Posts Tagged ‘ic290’
Late last Summer, it came to my attention that the 903-MHz W3APL beacon had gone off-line. The failure was intermittent and seemed to resolve itself after power was reset. Several efforts to troubleshoot it were undertaken by myself and others, including running it at high duty into a dummy load over a period of days. I was unable to get the problem to manifest itself on my bench.
A synthesized source (Analog Devices demo board) was offered by a friend of the Club, however it did not produce the desired output (or any output at all). It’s not clear whether this was the fault of the synthesizer or the user (me). The notional plan was to replace the beacon, which consists of a 75-MHz crystal oscillator followed by 12x of multiplication and a small RF power module, with the synthesizer and a new RF power module. The project languished, as they often do in my hands. But, two weeks ago I picked up the task again and made some real headway.
Really, the failure had to be one of a couple of things: 1. Intermittent connection exacerbated by thermal cycling. 2. Oscillator “unlock” due to component aging and thermal cycling. I reasoned that as long as we could eliminate #1, the multiplier chain and amplifier should be fine. The behavior seemed to point toward #2 or perhaps a combination of #1 and #2. I came across a forlorn Programmed Test Sources PTS-040 that I had rescued from another group’s surplus heap to put in my lab. I hadn’t used it in the two years that it was in my possession, so it seemed logical to provide it to the Club on a long-term loan. The problem was that it didn’t go up to 75-MHz. So, I cooked up a little multiplier chain. My “good” HP spectrum analyzer is on-loan to a paying program so I had to make do with the FFT function on the fastest Tektronix portable scope I had in the lab.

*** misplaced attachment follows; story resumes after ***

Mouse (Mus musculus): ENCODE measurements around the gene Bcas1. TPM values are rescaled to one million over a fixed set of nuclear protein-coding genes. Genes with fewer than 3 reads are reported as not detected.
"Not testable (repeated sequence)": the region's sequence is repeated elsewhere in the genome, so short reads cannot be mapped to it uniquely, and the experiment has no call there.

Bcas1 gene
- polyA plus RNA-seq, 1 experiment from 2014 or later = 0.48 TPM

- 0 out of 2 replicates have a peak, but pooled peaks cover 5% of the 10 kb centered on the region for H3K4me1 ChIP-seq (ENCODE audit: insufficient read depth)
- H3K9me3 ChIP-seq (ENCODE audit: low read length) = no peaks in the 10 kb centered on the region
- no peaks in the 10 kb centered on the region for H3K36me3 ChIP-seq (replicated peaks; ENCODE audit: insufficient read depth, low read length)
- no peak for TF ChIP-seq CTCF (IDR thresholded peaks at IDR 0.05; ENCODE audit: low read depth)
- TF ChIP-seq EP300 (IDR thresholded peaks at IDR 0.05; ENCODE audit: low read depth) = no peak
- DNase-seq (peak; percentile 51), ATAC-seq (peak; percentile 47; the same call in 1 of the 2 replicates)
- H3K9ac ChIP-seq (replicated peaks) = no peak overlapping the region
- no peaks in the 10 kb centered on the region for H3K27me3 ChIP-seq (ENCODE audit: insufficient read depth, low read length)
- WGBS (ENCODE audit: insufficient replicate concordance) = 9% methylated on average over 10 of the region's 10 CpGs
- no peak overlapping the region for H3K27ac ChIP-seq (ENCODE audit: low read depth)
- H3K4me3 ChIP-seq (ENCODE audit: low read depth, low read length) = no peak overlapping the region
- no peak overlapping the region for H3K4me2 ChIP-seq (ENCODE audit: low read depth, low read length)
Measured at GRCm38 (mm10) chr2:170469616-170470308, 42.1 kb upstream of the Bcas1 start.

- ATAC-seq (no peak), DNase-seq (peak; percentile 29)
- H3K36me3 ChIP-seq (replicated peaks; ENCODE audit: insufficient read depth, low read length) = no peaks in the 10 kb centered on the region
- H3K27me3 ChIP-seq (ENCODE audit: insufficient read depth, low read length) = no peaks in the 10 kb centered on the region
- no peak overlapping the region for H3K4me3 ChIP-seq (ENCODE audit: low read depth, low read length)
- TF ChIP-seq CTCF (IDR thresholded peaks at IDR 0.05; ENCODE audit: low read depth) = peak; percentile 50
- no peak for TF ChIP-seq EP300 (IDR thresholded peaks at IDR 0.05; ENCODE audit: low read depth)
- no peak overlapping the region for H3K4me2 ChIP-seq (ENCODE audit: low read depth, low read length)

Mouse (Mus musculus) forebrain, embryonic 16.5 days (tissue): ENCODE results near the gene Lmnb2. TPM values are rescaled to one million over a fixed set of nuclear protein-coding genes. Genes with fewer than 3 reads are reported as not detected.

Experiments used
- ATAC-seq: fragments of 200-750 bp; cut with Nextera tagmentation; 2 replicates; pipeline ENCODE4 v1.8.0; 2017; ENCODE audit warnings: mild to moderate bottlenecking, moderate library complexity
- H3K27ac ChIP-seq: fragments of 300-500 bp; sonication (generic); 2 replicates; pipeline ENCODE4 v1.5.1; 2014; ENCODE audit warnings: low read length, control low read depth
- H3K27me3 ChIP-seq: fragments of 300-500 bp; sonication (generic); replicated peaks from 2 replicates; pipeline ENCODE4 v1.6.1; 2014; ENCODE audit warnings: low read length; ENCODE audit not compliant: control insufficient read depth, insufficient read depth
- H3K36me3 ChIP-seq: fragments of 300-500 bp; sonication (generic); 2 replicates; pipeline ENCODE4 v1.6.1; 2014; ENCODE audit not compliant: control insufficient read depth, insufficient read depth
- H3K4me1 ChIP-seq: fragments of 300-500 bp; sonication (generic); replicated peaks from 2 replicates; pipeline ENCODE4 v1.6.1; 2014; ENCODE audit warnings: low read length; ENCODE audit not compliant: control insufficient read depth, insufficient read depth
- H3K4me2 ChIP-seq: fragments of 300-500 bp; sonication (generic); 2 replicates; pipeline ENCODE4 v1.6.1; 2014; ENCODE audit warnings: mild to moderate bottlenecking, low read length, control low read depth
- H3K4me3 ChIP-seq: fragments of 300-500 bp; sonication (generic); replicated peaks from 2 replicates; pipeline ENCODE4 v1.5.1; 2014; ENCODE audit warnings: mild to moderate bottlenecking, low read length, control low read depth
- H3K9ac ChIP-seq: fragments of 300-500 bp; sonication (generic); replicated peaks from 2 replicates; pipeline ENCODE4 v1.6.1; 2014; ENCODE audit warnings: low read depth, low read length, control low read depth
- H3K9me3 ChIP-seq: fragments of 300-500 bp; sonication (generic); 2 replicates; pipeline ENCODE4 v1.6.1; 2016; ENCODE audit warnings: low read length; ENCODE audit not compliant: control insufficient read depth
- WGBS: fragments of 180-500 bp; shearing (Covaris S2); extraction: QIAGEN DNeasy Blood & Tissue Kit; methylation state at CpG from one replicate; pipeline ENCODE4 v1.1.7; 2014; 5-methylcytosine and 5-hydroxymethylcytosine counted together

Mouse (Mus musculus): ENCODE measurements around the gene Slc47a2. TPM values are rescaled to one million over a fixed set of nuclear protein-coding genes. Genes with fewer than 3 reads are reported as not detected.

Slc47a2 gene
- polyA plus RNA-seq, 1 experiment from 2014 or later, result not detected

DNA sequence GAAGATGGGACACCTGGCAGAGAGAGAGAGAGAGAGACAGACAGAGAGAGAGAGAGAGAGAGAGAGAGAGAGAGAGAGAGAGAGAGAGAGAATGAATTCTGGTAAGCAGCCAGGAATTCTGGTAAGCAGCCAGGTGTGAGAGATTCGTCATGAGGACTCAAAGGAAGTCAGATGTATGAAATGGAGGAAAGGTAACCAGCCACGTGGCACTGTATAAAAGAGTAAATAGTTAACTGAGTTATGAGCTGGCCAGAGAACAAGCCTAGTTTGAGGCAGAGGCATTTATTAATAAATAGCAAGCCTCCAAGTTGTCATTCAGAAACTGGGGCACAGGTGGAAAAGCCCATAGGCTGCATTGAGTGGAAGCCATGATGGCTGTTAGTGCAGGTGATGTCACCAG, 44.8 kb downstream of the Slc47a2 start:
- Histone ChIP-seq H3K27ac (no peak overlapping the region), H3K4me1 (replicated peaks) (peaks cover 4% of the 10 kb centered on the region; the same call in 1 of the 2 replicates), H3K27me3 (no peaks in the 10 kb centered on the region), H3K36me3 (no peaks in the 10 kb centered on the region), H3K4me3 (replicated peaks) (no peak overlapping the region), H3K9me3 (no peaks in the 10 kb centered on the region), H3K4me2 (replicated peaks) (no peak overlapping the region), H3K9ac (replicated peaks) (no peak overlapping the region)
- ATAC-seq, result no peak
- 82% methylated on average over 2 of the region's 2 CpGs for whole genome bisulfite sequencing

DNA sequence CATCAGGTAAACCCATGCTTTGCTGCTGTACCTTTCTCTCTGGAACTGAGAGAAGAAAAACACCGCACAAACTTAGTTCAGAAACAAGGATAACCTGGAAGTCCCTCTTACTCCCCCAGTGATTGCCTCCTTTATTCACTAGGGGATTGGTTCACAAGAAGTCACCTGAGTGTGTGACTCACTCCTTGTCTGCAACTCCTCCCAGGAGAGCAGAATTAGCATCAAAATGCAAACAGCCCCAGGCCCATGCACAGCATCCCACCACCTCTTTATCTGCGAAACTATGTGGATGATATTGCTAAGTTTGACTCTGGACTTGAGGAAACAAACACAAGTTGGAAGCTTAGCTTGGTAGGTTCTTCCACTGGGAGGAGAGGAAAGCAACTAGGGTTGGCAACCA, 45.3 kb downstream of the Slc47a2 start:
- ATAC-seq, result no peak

My initial effort at the multiplier chain was to build a 2N3904 amplifier that swung way into saturation producing a signal rich in harmonics. I went straight away for the 903-MHz signal but I couldn’t get a good enough lumped-element filter to eliminate the adjacent harmonics. So, I tried for the 75-MHz injection. This demanded a buffer amplifier so I lazily reached for the MMIC drawer in and retrieved one of the plentiful MAR-8s. Plenty of gain…and, as I would find out in a moment…conditionally stable! To exercise the eloquent euphemism of Ben, N3UM, the MMIC “burst into song” at about 63 MHz.
Back to the drawing board. I knew that I had something that would work, so I redesigned the deadbug layout on an SMD protoboard (the kind with all the pads in a grid). I replaced the discrete 2N3904 and MAR-8 MMIC amps with SGA-4586Z MMICs (which are a little too nice for this service, but I have a ton of them). Viola!
It’s the little board on the far wall of the diecast box with the SMA connector on the left and two toroids. 37-MHz RF comes in from the PTS-040 through the BNC jack in the wall. It’s multiplied up to 75 MHz on the new board and piped down to the remaining 12x multiplication and amplification stages before going to the little brick PA in the lower left (not visible).